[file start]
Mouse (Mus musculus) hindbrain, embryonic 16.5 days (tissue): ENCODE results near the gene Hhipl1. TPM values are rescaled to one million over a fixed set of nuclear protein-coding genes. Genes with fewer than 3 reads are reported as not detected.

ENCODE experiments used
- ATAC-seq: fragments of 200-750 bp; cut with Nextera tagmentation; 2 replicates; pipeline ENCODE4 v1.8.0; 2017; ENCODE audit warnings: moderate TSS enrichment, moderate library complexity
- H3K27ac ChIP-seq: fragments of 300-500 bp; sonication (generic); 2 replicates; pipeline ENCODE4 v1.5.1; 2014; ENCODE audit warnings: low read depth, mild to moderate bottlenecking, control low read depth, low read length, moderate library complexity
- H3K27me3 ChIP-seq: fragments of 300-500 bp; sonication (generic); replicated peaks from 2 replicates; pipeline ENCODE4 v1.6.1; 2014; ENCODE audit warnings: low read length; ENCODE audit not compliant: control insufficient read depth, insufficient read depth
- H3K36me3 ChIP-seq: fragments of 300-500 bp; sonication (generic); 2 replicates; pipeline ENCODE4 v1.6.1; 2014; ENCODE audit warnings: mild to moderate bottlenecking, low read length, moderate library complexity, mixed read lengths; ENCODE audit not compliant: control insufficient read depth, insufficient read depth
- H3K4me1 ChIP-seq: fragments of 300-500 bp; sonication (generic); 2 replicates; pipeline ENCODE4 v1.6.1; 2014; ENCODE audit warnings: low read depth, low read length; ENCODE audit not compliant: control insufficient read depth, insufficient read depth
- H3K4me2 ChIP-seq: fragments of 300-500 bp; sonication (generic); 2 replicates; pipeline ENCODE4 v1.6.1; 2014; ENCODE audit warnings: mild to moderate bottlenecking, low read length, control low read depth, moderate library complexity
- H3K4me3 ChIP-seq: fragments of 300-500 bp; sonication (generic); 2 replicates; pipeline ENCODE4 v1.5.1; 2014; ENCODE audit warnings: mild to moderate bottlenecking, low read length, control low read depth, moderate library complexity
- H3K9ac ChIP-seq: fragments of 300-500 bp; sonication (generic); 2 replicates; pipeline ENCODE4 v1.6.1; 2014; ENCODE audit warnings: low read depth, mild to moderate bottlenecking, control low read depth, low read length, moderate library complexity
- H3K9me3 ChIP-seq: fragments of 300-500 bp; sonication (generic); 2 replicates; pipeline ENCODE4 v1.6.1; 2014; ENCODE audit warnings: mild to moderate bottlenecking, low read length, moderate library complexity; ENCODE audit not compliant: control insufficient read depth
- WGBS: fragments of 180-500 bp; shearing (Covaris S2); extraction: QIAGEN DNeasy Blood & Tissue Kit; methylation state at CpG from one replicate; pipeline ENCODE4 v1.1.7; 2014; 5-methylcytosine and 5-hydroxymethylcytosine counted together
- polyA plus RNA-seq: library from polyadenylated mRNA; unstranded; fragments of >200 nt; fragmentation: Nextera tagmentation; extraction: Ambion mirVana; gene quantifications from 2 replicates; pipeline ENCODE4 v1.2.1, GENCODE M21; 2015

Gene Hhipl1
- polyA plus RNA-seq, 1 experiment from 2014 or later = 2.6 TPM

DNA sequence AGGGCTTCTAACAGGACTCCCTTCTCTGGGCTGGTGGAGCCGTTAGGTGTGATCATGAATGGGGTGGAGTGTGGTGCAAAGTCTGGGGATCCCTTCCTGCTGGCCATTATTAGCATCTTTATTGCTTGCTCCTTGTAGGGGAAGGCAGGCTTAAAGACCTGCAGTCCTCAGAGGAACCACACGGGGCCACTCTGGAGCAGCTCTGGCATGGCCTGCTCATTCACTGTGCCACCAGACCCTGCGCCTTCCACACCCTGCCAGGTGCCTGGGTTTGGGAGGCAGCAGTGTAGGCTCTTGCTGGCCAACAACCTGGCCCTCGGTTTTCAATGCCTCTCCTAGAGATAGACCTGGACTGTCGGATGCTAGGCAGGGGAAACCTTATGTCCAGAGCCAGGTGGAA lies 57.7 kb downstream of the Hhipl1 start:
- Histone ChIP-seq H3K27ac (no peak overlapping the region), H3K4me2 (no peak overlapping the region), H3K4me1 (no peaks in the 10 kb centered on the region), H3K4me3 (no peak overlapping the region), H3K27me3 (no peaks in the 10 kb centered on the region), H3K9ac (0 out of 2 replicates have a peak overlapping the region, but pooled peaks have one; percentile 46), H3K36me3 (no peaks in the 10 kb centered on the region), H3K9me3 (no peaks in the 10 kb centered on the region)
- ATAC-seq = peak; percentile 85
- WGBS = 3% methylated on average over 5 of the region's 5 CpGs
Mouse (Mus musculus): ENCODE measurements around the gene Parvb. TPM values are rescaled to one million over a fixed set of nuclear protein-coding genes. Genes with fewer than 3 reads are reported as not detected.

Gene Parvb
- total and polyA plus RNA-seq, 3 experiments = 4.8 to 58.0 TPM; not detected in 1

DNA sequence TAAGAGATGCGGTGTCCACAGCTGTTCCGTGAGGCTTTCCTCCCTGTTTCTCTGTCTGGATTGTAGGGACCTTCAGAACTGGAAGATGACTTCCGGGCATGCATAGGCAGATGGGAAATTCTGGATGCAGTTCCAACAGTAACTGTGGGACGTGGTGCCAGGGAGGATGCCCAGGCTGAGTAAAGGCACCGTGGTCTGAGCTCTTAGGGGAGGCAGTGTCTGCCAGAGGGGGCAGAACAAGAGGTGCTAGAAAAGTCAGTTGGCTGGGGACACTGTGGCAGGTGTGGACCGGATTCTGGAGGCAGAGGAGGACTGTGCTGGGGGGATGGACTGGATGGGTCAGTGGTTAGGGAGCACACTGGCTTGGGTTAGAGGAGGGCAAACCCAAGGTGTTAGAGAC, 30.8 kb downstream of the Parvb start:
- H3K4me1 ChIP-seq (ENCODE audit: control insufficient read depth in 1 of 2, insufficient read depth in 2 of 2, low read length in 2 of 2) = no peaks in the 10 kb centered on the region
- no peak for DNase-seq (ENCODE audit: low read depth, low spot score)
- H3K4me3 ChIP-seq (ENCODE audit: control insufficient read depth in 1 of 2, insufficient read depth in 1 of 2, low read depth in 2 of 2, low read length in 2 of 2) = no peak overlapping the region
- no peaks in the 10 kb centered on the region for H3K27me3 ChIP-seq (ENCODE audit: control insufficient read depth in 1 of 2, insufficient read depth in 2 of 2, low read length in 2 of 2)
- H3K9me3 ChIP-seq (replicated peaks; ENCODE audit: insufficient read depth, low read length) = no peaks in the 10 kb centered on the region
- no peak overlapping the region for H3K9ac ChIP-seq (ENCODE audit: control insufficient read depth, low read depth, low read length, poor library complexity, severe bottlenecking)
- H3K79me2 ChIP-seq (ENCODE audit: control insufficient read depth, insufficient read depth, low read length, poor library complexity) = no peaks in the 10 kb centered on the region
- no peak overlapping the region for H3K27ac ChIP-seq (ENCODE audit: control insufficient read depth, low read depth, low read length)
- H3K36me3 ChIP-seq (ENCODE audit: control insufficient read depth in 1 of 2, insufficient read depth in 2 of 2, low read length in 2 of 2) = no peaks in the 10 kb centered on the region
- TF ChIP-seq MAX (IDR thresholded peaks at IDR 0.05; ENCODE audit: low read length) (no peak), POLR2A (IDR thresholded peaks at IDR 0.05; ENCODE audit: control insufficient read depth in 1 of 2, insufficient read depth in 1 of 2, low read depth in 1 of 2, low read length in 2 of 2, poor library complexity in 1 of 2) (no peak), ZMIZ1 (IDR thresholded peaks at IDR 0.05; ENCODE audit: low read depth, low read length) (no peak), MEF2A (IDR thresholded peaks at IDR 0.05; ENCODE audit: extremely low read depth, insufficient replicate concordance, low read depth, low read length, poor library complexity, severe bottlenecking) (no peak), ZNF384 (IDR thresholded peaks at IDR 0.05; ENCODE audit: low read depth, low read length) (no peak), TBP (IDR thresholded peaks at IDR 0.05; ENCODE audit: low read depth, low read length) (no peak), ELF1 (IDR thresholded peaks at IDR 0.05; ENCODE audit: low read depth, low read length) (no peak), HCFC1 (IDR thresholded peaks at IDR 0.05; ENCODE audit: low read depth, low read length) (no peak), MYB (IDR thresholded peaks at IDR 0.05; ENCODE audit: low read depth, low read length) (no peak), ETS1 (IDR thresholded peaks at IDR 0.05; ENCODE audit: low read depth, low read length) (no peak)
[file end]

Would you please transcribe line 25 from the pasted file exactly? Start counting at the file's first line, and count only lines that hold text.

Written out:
- no peak for DNase-seq (ENCODE audit: low read depth, low spot score)